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Sarah Haak

Today my nephew is one month old. My sister-in-law holds little Isaac Blue up to the speakerphone and he coos. My husband laughs. “Do you hear the baby?” he asks as I pass carrying groceries. Green cabbage and tomatoes, sweet potatoes, and ribs I’ll make for dinner. An Iris droops heavily over the porch. “Baby Blue,” I think.

Exactly 29 days ago their father died, and listening to my husband and his sister, imagining them as one family clustered here on the phone together, impossibly smaller, brings tears to my eyes. Death really is this quick, this permanent. And yet—we are still here. And it’s almost time for dinner.

A friend asks me later if the pandemic shelters us from grief, whether we’ll feel it stronger when life resumes. I wonder. Is our grief frozen like the rest of the world, or is it a current running underneath; is nothing really frozen at all?

My husband’s family is Croatian—a proper memorial means we’ll burn a fire for three days or maybe five. Everyone will drink and tell stories and drink some more. Maybe in July, when it’s safe again. Or maybe in the fall.

Croatians (judging by my husband’s extended family) are stoic people—wry and somewhat cynical, though utterly full of life. When we found out Brad, my husband’s father, was dying, his sister (Aunt Kendra) told us a memory she had of her own father’s funeral, everyone somber and gathered around the old quarry they—Brad, Joel, Kim, and Kendra—learned to swim in as children. How her mother brusquely said, “Enough of this crying,” and Joel threw their father’s ashes in the water, urn and all. She told us they were all laughing as they ran alongside the open pit, keeping pace with the urn, throwing rocks to sink the thing. “It sounds terrible that we laughed, but it’s how we were,” she said.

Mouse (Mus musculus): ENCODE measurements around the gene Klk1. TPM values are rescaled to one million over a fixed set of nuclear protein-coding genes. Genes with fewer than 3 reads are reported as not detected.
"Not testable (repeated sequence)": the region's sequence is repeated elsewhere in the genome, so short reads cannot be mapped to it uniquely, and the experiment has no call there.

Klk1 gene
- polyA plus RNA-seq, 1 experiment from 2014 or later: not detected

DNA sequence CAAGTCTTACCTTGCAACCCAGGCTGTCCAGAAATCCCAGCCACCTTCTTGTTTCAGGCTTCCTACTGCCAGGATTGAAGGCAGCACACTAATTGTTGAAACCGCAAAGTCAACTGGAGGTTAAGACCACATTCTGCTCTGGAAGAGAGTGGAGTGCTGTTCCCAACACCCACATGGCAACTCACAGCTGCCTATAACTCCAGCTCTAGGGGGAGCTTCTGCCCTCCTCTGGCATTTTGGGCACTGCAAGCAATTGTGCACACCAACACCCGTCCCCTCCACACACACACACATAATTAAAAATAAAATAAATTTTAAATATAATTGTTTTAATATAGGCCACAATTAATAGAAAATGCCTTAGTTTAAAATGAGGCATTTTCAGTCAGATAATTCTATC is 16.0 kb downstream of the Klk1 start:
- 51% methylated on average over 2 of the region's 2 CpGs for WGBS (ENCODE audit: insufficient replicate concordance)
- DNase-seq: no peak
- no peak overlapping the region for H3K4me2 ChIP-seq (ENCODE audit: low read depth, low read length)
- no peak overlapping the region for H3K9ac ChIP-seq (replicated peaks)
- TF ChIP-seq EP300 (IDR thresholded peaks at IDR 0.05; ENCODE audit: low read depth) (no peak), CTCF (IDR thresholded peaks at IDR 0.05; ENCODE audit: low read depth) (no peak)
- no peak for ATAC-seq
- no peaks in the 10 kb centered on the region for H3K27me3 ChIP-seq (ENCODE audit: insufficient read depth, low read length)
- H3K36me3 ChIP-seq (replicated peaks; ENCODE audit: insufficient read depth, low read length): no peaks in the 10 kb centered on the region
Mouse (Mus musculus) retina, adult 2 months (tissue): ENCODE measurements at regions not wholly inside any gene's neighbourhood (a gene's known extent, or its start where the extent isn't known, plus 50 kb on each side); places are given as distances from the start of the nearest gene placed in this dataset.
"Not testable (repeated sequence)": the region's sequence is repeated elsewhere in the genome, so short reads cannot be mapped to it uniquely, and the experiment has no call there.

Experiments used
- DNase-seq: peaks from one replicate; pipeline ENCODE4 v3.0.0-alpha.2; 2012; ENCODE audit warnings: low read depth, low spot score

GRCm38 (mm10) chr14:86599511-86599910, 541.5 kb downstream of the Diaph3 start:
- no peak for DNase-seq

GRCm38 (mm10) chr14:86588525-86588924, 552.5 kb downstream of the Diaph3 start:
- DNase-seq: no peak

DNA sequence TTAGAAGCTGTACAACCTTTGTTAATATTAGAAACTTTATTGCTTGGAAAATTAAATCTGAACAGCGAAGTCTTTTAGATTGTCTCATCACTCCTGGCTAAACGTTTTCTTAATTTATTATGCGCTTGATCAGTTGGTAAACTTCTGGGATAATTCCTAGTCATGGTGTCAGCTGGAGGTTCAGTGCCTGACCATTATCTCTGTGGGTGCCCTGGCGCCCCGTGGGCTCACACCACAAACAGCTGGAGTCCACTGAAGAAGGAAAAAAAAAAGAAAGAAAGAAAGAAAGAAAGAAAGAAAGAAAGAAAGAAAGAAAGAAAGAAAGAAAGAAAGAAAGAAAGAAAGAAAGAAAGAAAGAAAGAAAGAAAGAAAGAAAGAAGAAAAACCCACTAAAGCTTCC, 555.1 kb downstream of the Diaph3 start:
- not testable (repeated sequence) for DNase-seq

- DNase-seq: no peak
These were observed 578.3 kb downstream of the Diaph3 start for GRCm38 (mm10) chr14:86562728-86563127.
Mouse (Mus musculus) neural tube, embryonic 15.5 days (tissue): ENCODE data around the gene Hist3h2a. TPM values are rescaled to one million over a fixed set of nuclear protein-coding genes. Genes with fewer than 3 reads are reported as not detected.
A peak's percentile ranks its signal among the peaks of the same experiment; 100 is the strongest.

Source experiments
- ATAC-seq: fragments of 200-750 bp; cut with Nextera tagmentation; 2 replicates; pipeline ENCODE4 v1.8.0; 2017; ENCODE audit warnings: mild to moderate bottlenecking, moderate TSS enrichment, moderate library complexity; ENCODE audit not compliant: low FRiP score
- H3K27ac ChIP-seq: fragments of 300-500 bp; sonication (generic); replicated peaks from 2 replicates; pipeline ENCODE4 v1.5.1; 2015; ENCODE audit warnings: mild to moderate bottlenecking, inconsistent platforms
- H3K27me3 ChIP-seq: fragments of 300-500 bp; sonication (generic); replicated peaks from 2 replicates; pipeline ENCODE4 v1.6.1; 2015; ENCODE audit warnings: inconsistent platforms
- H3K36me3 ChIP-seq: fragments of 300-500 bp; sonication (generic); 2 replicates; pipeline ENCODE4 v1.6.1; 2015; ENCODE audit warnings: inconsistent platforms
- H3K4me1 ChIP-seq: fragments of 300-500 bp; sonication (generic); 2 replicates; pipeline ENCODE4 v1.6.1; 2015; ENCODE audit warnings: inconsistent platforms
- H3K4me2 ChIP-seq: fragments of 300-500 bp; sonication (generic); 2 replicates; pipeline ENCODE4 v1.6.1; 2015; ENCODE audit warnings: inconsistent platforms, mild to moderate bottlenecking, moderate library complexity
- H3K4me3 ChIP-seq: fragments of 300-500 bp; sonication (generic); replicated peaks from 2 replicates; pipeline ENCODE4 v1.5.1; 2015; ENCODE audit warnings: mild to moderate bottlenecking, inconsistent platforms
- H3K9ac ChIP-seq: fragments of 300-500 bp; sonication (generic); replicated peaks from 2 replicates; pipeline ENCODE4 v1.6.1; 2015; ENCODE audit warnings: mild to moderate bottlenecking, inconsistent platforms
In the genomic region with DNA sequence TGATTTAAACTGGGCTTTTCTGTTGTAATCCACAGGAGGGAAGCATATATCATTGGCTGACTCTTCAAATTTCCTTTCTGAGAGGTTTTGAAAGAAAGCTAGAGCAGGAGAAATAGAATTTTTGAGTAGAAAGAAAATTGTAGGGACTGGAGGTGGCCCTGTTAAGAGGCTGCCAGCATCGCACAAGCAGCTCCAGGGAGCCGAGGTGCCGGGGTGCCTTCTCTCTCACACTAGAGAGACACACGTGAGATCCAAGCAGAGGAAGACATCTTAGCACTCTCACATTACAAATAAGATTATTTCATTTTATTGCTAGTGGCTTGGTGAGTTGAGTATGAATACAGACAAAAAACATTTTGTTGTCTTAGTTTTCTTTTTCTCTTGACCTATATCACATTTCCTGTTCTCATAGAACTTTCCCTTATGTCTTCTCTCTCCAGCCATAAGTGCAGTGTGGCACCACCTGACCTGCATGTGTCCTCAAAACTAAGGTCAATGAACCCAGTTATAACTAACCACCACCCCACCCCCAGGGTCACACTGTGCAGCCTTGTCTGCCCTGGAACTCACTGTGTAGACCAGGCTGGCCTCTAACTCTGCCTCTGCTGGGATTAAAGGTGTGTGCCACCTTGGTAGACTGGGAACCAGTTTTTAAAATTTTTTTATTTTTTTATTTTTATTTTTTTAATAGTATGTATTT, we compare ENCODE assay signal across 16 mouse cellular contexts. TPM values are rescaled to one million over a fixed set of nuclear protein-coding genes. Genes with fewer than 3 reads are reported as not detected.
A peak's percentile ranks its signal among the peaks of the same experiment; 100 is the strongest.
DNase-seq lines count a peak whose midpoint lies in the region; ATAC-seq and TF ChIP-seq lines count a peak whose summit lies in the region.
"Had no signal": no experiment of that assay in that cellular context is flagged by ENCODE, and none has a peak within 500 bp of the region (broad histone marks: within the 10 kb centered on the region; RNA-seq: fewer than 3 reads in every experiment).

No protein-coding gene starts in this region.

At night I stroke my husband’s hair as we fall asleep. The barber shops are still closed so he cut it himself. We start to drift off and I am moved to say, “Baby, I’m sorry your father died.” He pushes himself up on his elbows and cradles his head in his hands. “Everything makes me think of him,” he says.

Everything carries me to you,

As if everything that exists,

aromas, light, metals,

were little boats

that sail

toward those isles of yours that wait for me.

“If You Forget Me” is a famous love poem—I don’t think Pablo Neruda was inspired by something like this, but these words were made for grieving.

Maybe the pandemic is less like a barrier, something solid and unmoving, and more like a maze or a mirror or a palindrome. Each event is a piece of a whole and everything carries us back to Brad. “I just have to see that baby,” he kept repeating. On a Saturday Issac Blue was born. We were all waiting, clustered around the phone. His cry echoed through tinny speakers and glass. The next day, Sunday, Brad died.

“Do you hear the baby?”

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